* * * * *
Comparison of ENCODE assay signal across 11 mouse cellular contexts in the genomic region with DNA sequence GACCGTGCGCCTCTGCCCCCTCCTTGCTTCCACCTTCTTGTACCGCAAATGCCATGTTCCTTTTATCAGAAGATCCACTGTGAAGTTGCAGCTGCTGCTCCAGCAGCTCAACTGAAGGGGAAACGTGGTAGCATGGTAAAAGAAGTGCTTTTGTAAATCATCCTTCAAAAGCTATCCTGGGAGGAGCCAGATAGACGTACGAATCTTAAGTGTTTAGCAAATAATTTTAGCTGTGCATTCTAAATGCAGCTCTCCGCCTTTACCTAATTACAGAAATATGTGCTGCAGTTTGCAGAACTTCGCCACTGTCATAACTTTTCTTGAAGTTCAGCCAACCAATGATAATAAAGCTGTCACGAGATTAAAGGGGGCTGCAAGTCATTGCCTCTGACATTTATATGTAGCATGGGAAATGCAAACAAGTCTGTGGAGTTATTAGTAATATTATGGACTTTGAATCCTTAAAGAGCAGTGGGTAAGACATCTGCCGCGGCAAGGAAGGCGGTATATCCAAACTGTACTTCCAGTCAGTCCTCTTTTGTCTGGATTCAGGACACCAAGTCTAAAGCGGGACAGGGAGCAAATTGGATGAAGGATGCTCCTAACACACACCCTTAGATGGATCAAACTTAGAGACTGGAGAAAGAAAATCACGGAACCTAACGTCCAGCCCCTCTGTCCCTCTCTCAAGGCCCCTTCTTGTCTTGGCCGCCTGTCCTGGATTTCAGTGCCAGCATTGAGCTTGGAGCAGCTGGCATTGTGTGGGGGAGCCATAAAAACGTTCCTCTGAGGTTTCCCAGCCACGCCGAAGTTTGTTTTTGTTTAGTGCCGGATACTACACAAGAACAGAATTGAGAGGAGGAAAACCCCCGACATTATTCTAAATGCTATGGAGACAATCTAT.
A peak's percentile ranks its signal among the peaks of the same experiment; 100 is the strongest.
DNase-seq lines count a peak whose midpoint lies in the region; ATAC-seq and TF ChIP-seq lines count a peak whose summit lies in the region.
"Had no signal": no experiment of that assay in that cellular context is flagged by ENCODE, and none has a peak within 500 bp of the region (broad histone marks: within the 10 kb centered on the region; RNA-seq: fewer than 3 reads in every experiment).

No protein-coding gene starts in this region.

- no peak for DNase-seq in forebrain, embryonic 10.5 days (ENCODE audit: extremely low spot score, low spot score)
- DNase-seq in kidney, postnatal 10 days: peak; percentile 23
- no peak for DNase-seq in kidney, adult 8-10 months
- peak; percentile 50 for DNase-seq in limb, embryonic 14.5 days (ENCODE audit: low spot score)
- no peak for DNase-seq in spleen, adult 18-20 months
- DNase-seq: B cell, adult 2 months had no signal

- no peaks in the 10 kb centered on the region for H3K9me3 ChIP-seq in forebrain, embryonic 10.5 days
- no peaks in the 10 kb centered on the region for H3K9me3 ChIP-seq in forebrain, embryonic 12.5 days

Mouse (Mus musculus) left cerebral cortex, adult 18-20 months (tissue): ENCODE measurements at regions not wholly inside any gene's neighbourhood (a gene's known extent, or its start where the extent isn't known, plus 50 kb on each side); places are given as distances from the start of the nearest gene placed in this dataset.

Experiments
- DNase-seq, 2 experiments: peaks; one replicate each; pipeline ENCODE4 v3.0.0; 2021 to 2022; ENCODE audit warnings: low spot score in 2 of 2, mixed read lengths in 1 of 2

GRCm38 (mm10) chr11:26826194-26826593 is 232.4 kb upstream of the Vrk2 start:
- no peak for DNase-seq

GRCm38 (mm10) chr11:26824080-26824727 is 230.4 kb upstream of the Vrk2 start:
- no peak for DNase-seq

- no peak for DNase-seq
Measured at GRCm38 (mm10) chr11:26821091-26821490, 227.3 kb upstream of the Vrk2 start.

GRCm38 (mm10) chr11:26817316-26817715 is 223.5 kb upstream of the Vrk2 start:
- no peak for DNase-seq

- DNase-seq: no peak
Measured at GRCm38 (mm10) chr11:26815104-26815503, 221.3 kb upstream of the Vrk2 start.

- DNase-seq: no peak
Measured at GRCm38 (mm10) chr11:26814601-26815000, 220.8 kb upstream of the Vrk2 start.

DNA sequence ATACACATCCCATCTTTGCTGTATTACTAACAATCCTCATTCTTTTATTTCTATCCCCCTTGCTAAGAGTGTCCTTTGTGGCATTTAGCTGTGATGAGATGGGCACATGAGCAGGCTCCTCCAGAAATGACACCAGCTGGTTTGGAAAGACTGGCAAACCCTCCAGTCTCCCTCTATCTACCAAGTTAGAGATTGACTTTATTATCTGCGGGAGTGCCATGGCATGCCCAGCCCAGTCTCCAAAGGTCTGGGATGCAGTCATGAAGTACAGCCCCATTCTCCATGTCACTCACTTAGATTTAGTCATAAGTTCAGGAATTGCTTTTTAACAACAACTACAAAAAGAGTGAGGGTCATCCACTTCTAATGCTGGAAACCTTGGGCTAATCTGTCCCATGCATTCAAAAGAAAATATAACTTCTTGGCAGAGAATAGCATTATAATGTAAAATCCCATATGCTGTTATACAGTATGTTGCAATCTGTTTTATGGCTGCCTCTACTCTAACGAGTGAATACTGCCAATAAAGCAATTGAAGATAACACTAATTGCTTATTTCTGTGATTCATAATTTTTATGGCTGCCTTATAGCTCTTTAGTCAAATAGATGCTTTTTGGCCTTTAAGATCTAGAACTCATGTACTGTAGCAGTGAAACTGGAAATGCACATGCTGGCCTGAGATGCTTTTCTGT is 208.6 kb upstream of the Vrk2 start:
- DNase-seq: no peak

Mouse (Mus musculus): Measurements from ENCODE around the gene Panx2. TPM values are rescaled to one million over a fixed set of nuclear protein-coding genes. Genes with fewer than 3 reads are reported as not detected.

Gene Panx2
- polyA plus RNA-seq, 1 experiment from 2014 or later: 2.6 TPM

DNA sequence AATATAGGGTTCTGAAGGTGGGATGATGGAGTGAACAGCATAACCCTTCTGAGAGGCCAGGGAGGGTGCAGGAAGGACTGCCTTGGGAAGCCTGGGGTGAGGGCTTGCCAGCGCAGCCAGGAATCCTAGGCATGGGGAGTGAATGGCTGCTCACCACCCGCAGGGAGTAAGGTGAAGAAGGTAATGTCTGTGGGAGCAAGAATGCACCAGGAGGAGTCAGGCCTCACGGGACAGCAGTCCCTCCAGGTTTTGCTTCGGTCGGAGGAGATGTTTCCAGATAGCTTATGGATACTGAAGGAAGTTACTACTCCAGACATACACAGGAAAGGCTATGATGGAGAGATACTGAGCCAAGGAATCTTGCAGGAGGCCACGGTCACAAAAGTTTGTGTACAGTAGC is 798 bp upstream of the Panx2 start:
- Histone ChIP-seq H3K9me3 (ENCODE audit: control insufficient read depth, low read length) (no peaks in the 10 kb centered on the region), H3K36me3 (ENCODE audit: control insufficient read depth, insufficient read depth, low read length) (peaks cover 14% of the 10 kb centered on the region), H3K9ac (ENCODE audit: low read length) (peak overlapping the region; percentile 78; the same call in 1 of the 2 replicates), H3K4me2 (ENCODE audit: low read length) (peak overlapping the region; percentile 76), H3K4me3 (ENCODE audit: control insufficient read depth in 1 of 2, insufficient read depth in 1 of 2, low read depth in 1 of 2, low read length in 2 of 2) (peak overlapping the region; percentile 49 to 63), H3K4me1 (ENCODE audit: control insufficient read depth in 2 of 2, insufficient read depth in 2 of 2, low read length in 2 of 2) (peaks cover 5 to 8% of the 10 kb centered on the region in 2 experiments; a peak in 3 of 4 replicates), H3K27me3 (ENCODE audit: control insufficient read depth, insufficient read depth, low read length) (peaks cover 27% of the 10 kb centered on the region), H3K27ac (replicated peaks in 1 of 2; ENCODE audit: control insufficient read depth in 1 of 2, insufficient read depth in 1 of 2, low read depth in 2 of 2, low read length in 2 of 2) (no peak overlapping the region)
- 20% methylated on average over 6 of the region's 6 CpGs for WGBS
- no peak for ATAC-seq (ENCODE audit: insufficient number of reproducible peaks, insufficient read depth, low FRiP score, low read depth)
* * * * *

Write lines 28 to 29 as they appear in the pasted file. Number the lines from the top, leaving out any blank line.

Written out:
Measured at GRCm38 (mm10) chr11:26814601-26815000, 220.8 kb upstream of the Vrk2 start.

DNA sequence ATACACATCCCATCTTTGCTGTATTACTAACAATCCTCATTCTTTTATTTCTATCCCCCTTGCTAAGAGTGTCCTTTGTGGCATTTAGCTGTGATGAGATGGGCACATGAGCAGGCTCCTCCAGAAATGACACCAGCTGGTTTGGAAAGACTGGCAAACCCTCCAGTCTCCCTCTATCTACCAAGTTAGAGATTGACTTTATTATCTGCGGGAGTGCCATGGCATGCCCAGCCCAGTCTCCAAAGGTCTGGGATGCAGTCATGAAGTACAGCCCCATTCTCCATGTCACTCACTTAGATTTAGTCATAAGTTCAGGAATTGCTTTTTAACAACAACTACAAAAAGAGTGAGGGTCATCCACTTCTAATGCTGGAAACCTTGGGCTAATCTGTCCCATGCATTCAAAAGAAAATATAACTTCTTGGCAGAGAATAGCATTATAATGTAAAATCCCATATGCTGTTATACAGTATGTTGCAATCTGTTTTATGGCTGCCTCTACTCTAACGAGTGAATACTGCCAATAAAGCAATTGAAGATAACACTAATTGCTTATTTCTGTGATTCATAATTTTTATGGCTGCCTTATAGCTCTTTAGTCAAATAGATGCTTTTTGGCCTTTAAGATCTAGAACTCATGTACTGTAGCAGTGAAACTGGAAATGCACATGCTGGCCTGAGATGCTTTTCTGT is 208.6 kb upstream of the Vrk2 start: